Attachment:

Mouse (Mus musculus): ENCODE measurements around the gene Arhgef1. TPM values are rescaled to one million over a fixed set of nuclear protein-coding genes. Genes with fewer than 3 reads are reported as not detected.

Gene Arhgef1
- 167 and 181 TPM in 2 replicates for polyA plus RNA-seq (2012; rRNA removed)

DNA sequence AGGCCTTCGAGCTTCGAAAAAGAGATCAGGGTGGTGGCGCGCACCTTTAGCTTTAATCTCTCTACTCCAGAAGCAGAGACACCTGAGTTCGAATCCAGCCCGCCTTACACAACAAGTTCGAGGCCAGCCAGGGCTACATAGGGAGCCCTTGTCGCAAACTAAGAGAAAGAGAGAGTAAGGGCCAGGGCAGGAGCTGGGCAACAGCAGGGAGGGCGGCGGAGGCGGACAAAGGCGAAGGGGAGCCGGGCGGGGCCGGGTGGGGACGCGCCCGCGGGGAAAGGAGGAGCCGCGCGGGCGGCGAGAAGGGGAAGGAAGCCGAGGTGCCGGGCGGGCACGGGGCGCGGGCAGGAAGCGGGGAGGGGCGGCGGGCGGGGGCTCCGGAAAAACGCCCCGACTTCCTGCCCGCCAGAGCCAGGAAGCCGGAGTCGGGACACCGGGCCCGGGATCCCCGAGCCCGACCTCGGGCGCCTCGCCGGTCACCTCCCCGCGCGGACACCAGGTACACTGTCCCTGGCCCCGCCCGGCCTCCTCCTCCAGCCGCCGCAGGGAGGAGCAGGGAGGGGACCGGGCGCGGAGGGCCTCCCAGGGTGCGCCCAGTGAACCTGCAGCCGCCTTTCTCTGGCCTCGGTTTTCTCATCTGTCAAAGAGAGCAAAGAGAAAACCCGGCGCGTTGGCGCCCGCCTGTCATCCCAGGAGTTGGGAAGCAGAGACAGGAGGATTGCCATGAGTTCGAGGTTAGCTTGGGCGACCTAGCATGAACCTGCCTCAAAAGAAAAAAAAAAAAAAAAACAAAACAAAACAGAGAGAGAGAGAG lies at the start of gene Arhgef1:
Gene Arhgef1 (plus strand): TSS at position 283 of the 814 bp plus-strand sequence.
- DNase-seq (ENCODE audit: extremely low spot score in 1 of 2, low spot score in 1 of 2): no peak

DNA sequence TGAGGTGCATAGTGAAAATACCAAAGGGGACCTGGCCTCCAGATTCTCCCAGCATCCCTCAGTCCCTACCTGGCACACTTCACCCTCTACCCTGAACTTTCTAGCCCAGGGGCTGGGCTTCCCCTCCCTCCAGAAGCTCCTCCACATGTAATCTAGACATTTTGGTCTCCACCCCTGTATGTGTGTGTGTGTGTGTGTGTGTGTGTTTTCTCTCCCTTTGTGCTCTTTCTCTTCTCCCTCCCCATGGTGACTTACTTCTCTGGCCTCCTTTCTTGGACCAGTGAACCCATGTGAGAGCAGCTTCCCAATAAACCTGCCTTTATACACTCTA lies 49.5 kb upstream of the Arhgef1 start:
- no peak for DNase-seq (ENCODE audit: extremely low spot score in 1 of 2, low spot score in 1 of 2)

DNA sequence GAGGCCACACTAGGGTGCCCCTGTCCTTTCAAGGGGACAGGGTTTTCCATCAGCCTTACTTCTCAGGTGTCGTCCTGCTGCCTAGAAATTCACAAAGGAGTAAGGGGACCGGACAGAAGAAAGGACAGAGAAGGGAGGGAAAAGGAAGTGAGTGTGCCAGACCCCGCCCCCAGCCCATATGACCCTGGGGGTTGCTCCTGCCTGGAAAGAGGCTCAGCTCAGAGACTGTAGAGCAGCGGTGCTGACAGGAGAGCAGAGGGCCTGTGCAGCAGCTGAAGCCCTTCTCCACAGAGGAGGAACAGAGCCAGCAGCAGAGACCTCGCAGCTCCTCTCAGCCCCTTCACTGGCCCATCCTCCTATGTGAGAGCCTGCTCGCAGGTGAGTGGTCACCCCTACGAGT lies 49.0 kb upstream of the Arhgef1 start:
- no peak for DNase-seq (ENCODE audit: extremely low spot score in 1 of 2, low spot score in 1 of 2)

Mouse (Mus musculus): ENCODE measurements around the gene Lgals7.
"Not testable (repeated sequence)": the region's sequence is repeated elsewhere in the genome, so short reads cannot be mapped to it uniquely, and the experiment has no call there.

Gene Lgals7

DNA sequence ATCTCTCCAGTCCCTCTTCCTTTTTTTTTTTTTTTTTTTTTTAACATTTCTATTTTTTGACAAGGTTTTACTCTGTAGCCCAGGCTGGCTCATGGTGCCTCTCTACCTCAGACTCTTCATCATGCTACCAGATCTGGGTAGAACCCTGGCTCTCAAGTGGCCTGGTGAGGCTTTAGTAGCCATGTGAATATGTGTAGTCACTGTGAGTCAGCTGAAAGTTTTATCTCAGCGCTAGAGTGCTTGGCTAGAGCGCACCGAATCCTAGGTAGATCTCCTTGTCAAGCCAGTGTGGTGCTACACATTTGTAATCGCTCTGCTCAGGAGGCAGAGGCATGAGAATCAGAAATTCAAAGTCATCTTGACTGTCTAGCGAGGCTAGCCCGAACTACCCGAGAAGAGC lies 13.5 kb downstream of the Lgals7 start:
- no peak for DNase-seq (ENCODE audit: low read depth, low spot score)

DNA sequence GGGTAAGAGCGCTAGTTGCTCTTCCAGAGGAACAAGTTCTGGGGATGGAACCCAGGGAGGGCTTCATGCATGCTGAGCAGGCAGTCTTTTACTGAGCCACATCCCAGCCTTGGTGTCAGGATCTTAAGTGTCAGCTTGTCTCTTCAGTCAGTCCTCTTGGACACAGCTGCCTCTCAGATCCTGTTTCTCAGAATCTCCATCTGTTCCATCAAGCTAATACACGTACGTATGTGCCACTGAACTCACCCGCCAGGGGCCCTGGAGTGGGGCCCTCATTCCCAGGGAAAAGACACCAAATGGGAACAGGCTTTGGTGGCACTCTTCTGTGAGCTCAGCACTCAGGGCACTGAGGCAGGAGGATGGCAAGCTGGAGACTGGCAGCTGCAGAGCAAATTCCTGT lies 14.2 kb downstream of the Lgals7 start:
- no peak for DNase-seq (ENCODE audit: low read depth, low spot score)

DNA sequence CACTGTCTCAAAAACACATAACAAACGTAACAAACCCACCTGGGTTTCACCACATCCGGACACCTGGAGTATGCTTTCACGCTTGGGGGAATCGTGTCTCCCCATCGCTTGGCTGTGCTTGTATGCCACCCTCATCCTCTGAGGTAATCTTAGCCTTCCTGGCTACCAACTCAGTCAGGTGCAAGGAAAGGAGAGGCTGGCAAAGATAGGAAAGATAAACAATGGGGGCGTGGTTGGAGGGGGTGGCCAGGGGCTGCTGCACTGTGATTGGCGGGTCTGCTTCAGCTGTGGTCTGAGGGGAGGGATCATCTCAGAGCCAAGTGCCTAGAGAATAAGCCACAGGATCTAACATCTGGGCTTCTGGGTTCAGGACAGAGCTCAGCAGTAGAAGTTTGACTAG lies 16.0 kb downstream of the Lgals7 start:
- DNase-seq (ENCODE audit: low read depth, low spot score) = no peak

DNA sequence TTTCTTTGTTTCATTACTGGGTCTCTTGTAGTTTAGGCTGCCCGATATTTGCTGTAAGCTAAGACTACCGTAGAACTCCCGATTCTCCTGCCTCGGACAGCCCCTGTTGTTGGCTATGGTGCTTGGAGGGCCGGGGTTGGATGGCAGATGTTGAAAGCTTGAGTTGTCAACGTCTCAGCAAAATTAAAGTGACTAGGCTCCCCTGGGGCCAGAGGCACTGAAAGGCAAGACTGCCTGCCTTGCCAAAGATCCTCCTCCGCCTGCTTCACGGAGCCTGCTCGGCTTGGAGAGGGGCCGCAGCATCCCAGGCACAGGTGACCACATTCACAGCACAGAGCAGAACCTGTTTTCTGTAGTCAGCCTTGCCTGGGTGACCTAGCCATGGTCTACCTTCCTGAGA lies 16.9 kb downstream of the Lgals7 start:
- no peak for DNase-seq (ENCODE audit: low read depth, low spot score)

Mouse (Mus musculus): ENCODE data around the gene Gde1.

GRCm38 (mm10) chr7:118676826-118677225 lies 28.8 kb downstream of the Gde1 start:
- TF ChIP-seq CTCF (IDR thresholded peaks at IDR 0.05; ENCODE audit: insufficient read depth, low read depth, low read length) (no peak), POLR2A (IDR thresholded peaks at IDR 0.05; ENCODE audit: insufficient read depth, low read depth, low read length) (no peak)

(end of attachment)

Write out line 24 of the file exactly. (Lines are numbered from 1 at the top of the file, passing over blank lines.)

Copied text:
- TF ChIP-seq CTCF (IDR thresholded peaks at IDR 0.05; ENCODE audit: insufficient read depth, low read depth, low read length) (no peak), POLR2A (IDR thresholded peaks at IDR 0.05; ENCODE audit: insufficient read depth, low read depth, low read length) (no peak)